FIGURE 3. Distribution of individual R2 accuracies of the estimated daily milk yield obtained using three models, M0 (A), M2B (B), and M7B (C), respectively. M0 = two times AM or PM yield as the estimate of test-day milk yield; M2B = additive correction factor model implemented by regressing the difference between AM and PM yields on milking interval and days in milk; M7B = multiplicative correction factor model according to Wiggans (1986).
Furthermore, the cubic smoothing spline (CSS) means of individual R2 accuracies obtained from the three models were plotted against milking interval time in hours. (Figure 4). All three models had comparable means of individual R2 accuracies when AM and PM milking intervals were approximately 12 h. Still, the average individual R2 accuracy with the model M0 dropped drastically as the milking interval deviated from 12 h. The further it deviated from 12 h, the lower the average R2 accuracy it had. In contrast, average individual R2 accuracies for models M2B and M7B remained consistently high for milking intervals between 10 h and 16 h. They dropped slightly outside that range due to insufficient milking data. Hence, doubling AM or PM yield is equivalent to assuming a fixed multiplicative factor of 2.0 for AM and PM milk yields. It is valid (or approximately so) only for equal (12–12 h) AM and PM milking intervals but subject to large errors with unequal AM and PM milking intervals. Instead, ACF and MCF effectively provided adjustments to unequal milking intervals, leading to substantially improved DMY accuracies.
FIGURE 4. Relationships between smooth splines means of individual R2 accuracies of the estimated daily milk yield and milking interval for three models, M0, M2B, and M7B. M0 = two times AM or PM yield as the estimate of test-day milk yield; M2B = additive correction factor model implemented by regressing the difference between AM and PM yields on milking interval and days in milk; M7B = multiplicative correction factor model according to Wiggans (1986).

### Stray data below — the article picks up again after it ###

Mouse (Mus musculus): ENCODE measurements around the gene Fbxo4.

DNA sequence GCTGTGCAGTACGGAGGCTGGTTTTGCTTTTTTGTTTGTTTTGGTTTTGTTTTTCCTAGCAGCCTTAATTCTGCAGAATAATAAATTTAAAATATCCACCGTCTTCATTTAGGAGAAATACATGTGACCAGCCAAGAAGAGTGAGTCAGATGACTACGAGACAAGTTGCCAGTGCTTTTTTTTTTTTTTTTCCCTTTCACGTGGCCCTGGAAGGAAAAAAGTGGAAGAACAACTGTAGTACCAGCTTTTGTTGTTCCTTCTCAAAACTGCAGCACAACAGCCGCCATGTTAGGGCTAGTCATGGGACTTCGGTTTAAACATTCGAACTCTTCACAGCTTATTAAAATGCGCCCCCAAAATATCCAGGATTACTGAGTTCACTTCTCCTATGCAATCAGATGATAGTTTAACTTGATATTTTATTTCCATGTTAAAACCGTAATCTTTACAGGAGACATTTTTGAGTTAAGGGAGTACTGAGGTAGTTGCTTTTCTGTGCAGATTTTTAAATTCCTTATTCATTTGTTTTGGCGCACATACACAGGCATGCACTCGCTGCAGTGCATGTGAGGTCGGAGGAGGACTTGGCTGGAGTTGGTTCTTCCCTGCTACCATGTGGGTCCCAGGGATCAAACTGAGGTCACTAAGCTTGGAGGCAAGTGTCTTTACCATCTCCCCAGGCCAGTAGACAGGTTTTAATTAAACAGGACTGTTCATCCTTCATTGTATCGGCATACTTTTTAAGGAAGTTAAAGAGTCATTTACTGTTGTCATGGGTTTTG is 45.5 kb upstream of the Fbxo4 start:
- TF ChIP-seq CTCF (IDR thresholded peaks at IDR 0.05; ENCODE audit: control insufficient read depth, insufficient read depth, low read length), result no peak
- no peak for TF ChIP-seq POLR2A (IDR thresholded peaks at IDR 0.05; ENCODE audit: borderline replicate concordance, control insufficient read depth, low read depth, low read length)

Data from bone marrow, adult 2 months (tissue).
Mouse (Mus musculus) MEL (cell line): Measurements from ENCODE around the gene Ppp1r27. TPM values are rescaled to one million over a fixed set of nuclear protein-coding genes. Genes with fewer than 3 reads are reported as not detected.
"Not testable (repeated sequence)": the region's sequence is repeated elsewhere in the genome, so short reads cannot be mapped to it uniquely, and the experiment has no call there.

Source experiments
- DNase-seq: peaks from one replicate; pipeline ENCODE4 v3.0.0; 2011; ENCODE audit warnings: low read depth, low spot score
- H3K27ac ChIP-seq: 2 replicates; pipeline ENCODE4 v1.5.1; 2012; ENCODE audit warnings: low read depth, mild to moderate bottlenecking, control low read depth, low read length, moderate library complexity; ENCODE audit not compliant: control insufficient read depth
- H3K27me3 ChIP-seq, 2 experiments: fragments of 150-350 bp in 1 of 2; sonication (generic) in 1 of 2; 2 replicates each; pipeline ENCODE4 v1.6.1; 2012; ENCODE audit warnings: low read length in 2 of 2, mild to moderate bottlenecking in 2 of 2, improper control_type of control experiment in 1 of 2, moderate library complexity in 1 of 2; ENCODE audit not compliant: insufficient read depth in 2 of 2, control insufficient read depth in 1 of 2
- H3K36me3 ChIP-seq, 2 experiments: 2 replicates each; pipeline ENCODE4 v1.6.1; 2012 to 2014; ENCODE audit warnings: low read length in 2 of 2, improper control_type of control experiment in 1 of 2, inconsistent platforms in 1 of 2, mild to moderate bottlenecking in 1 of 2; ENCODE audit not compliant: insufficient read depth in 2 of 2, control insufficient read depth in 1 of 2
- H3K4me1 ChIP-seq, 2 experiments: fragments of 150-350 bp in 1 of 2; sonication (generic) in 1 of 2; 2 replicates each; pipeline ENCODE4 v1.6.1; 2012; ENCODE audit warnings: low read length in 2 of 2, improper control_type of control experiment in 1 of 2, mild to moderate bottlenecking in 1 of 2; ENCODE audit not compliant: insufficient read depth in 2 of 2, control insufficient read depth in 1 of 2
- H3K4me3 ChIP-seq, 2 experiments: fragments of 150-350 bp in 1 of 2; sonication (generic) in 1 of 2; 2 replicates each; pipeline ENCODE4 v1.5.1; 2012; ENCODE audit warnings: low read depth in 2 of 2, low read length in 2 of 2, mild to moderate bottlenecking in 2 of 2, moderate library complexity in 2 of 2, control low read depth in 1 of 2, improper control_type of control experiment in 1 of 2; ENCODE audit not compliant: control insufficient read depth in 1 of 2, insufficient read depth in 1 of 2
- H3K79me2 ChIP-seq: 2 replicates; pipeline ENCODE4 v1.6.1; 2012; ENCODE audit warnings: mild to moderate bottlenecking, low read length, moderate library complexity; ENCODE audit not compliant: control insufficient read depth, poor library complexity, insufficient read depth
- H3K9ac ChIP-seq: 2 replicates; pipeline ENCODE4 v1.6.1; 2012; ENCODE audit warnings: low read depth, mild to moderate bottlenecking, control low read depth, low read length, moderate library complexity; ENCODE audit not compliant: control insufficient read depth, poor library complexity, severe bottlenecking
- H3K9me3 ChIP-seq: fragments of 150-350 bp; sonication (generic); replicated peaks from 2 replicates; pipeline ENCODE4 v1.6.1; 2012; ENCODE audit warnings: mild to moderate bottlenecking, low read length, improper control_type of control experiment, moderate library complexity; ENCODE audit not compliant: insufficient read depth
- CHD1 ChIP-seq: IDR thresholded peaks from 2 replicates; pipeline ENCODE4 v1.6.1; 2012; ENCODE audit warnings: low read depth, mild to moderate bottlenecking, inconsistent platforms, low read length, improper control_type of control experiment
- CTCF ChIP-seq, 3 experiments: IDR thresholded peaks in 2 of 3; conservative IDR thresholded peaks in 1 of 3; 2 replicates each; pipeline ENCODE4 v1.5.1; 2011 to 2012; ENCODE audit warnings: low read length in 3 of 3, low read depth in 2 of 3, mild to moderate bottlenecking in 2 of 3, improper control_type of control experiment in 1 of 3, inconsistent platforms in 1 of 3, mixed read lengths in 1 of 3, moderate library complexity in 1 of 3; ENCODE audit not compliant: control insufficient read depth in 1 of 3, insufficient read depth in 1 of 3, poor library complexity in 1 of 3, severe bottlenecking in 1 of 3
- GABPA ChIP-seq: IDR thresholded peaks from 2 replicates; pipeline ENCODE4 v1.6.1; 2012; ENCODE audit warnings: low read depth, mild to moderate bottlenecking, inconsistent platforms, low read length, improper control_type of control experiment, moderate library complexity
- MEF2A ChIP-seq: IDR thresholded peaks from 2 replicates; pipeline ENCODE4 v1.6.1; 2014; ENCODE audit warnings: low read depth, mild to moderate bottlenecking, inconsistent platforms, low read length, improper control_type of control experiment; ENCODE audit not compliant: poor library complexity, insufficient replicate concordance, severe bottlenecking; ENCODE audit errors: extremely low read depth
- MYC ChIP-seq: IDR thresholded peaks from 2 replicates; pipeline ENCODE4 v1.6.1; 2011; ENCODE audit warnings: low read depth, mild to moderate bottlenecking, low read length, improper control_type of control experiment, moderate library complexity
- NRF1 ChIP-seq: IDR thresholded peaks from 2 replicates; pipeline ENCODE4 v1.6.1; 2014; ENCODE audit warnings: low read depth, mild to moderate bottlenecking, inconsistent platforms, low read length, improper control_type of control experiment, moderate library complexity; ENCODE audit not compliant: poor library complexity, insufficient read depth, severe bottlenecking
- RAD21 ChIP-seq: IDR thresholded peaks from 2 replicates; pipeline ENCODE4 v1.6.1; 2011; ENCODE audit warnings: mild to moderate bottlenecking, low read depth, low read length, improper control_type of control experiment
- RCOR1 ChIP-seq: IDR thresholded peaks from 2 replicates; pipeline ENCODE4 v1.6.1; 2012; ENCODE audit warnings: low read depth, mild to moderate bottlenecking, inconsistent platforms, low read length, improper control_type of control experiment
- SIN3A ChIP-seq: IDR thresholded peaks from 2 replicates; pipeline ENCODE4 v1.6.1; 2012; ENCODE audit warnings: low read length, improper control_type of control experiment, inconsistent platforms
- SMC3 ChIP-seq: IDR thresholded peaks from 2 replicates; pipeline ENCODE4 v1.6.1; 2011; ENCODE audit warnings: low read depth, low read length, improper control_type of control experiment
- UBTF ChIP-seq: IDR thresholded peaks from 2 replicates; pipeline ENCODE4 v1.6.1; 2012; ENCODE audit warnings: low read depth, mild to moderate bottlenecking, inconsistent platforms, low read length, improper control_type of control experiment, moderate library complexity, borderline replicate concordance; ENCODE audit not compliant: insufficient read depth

Comparing Model Parameters
Model parameters were estimated and compared for four selected models (M2A, M3A, M7A, and M8A) using all milking data in Holstein and Jersey cows; each was implemented for AM or PM milkings separately and jointly (Table 4). The first two models, M2A and M3A, are the baseline models for the ACF models M2B and M3B. Both models (M2A and M3A) were implemented similarly yet with slightly different modeling assumptions. The model M2A equivalently assumed a fixed regression coefficient “2.0” for AM or PM milk yields, whereas the model M3A estimated the regression coefficient for AM or PM yield from the data. For example, the estimated regression coefficient with model M3A was 1.749 in Holstein cows and 1.750 in Jersey cows when AM and PM milk yields were analyzed jointly. Hence, the model M2A provided additive adjustments to two times AM or PM milk yields as the DMY estimates, whereas the model M3A provided additive adjustments to approximately 1.75 times AM or PM milk yields as the estimated DMY. Owing to this difference, other model parameters varied between both models. Overall, the model M3A had a slightly larger intercept than the model M2A in both datasets. The regression coefficients for milking intervals were all negative for both models. The absolute value of the regression coefficient for milking interval in the model M2A was larger than that in the model M3A. The model M3A would coincide precisely with the ACF model M2A if we could fix the regression coefficient for AM or PM milk yield to be 2.0 in the model M3A.